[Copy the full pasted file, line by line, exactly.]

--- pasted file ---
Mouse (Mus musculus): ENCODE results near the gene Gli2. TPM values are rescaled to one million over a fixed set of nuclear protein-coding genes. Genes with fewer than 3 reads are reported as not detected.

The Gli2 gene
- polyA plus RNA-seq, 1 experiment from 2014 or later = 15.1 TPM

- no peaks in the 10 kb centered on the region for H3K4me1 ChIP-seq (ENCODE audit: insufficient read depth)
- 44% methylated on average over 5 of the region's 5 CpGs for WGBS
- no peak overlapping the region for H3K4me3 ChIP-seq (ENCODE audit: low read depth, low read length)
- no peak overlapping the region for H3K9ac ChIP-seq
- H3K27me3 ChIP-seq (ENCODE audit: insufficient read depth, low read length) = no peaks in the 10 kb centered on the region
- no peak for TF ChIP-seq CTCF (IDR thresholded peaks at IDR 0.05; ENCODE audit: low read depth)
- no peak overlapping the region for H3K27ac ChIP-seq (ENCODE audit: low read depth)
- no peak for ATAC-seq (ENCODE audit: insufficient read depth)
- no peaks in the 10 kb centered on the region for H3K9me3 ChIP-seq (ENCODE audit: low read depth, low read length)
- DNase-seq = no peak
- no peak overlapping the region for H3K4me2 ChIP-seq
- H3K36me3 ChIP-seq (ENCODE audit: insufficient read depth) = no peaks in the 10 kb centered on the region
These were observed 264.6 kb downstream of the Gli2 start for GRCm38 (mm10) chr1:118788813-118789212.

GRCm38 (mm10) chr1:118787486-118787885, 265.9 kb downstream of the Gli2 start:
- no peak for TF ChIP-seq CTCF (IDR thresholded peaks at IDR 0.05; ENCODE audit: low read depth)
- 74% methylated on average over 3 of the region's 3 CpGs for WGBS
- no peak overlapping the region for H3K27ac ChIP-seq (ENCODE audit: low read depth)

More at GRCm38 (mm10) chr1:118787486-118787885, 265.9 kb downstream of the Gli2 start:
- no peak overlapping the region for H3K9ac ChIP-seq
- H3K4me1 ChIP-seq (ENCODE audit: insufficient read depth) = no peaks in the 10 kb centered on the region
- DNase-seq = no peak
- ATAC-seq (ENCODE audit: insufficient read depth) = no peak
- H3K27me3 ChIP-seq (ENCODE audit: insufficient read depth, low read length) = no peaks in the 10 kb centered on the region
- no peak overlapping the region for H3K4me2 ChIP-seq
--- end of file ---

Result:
Mouse (Mus musculus): ENCODE results near the gene Gli2. TPM values are rescaled to one million over a fixed set of nuclear protein-coding genes. Genes with fewer than 3 reads are reported as not detected.

The Gli2 gene
- polyA plus RNA-seq, 1 experiment from 2014 or later = 15.1 TPM

- no peaks in the 10 kb centered on the region for H3K4me1 ChIP-seq (ENCODE audit: insufficient read depth)
- 44% methylated on average over 5 of the region's 5 CpGs for WGBS
- no peak overlapping the region for H3K4me3 ChIP-seq (ENCODE audit: low read depth, low read length)
- no peak overlapping the region for H3K9ac ChIP-seq
- H3K27me3 ChIP-seq (ENCODE audit: insufficient read depth, low read length) = no peaks in the 10 kb centered on the region
- no peak for TF ChIP-seq CTCF (IDR thresholded peaks at IDR 0.05; ENCODE audit: low read depth)
- no peak overlapping the region for H3K27ac ChIP-seq (ENCODE audit: low read depth)
- no peak for ATAC-seq (ENCODE audit: insufficient read depth)
- no peaks in the 10 kb centered on the region for H3K9me3 ChIP-seq (ENCODE audit: low read depth, low read length)
- DNase-seq = no peak
- no peak overlapping the region for H3K4me2 ChIP-seq
- H3K36me3 ChIP-seq (ENCODE audit: insufficient read depth) = no peaks in the 10 kb centered on the region
These were observed 264.6 kb downstream of the Gli2 start for GRCm38 (mm10) chr1:118788813-118789212.

GRCm38 (mm10) chr1:118787486-118787885, 265.9 kb downstream of the Gli2 start:
- no peak for TF ChIP-seq CTCF (IDR thresholded peaks at IDR 0.05; ENCODE audit: low read depth)
- 74% methylated on average over 3 of the region's 3 CpGs for WGBS
- no peak overlapping the region for H3K27ac ChIP-seq (ENCODE audit: low read depth)

More at GRCm38 (mm10) chr1:118787486-118787885, 265.9 kb downstream of the Gli2 start:
- no peak overlapping the region for H3K9ac ChIP-seq
- H3K4me1 ChIP-seq (ENCODE audit: insufficient read depth) = no peaks in the 10 kb centered on the region
- DNase-seq = no peak
- ATAC-seq (ENCODE audit: insufficient read depth) = no peak
- H3K27me3 ChIP-seq (ENCODE audit: insufficient read depth, low read length) = no peaks in the 10 kb centered on the region
- no peak overlapping the region for H3K4me2 ChIP-seq